Room-style reverb can bring a sense of intimacy to a track. We use Denise’s Perfect Room to vibe up a chill downtempo song.

Of all the reverb types, room reverb is the best for creating a real sense of intimacy. (Check our Ultimate Reverb Guide for more on this.) Think about it. It’s how we hear things on a day-to-day basis. Sitting next to a guitarist or someone playing the piano is much more intimate than listening to someone play on the other side of a concert hall. Let’s use Perfect Room, a room reverb plugin from Denise, to create an intimate vibe in a downtempo track that favors electro-acoustic sounds rather than electronic ones.

Click any image to see a larger version.

We’ll go from this dry track:

To this intimate one with more space and body:

What Is Metallic Reverb?

Perfect Room is an interesting reverb in that it claims to create a ‘perfect space’ – that is, one without metallic ringing. What is metallic ringing? Most algorithmic reverbs use an array of short feedbacking delays and filters to simulate what we hear naturally as reverberation. These delays can ring at certain frequencies, causing resonances which can sound metallic. This is not necessarily a bad thing but it may not always be what you want.

Denise’s Perfect Room uses a proprietary algorithm that they call TXVerb technology, which doesn’t use delays to create the reverb tail. The result is a clean and natural reverb that sounds particularly good to us on acoustic and non-electronic sounds like percussion, upright bass and electric guitar. Typically when things are patented or proprietary there’s a sense they are special.

A Quick Overview Of Denise Perfect Room

Perfect Room is not especially complicated. Anyone who’s used a reverb before should feel at home with it. It does have a few extras that are usually not found on reverb plugins though.

room reverb

The main controls are found in the bottom half of the plugin (the top half is occupied by a graphic display of the sound and how the reverb is reacting to it). Available parameters include input and output, mix amount, and low- and highpass filters for controlling what frequencies end up wet – handy when working with bass, for example. Below these are settings for Delay, which is the pre-delay to add a pause between the dry sound and the onset of the reverb, Tail, which sets length of the reverb tail, and width, for stereo spread.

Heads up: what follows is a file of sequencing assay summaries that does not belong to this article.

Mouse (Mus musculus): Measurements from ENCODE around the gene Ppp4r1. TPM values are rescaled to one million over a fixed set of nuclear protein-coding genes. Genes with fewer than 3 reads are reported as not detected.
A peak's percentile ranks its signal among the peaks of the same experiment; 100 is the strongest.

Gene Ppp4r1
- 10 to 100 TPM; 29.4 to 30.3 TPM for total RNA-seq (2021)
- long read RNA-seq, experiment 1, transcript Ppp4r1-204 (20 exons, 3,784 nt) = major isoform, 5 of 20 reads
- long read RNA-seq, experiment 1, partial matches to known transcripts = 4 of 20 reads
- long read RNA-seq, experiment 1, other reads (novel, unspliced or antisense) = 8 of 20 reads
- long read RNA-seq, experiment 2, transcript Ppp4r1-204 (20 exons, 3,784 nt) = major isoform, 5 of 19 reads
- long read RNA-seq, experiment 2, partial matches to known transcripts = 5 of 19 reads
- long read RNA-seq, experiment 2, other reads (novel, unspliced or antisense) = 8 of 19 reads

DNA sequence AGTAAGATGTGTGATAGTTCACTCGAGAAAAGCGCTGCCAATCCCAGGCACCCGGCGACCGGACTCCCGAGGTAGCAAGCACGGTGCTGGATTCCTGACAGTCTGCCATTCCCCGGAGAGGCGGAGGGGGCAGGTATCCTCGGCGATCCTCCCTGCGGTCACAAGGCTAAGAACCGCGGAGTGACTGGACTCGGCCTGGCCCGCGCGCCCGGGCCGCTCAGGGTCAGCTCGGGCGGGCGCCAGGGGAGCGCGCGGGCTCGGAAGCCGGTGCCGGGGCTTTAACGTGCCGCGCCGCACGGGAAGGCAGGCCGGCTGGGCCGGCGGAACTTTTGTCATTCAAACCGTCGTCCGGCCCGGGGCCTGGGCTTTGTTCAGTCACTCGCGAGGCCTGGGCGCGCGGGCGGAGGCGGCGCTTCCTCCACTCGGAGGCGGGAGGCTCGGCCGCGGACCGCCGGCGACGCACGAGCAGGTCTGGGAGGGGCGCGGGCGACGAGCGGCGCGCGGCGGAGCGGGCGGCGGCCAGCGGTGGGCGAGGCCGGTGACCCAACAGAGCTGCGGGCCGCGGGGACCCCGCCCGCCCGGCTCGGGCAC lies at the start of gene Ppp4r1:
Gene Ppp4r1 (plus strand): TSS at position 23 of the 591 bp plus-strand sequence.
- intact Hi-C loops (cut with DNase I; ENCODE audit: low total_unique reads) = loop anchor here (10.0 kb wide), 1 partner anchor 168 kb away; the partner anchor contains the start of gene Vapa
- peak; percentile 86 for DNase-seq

room reverb

So far so good. Next, let’s look at some of Perfect Room’s more esoteric settings. Up at the top there are two dropdown menus. The first sets the decay shape, either NATURAL, TRIANGLE (for longer tails), and SQUARE, which results in a gated-like tail. Next is TYPE. Use this to choose how bright or dark you want your tails. At the top right are two on/off settings. The first is FLIP, which reverses the reverb, and SPLTI, for choosing mono or stereo reverbs.

room reverb

Finally, there are three sliders that allow for creative tonal shaping. SHIMMER adds harmonics both an octave above and blow, DETUNE brings in tape delay-like warbles and imperfections (unusual for a reverb!), and DUCKER lets you sidechain the reverb to the dry signal, pushing it out of the way to allow the original sound to stand out more. Click a slider to bring up additional controls below.

Step 1: Percussion

We start with a percussion loop, ‘Perc_Loop_85_13.wav’, from the Splice pack, Morning Chill. It’s got a nice, rolling groove but we’d like it to stand out from the other percussion a bit more. We can use Perfect Room to do this.

Here’s the dry loop:

We start with the Heavy drum room preset but it’s a little dry for what we’re going for. We start by increasing the Mix amount to 20% so we can hear a little more of the ‘room’. Next, we turn off the lowpass filter, as we want to hear the reverb working on the percussion slaps as well as the body. We also bring up the highpass filter to around 180Hz to cut more of the lows. Width is currently set to 100%. We don’t need it to be so wide, as this is not a focal point of the mix, so we bring it down to around 50%. We like the other settings as they are.

Here’s the percussion sound so far:

It sounds good but when we audition it with the other percussion, it loses some of its punch. Let’s use the Ducker to address this. We use the Ducker slider to bring in the amount of sidechain compression against the reverb. A setting of 22% gives us a nice balance of effect and punch.

Here’s the finished percussion sound:

room reverb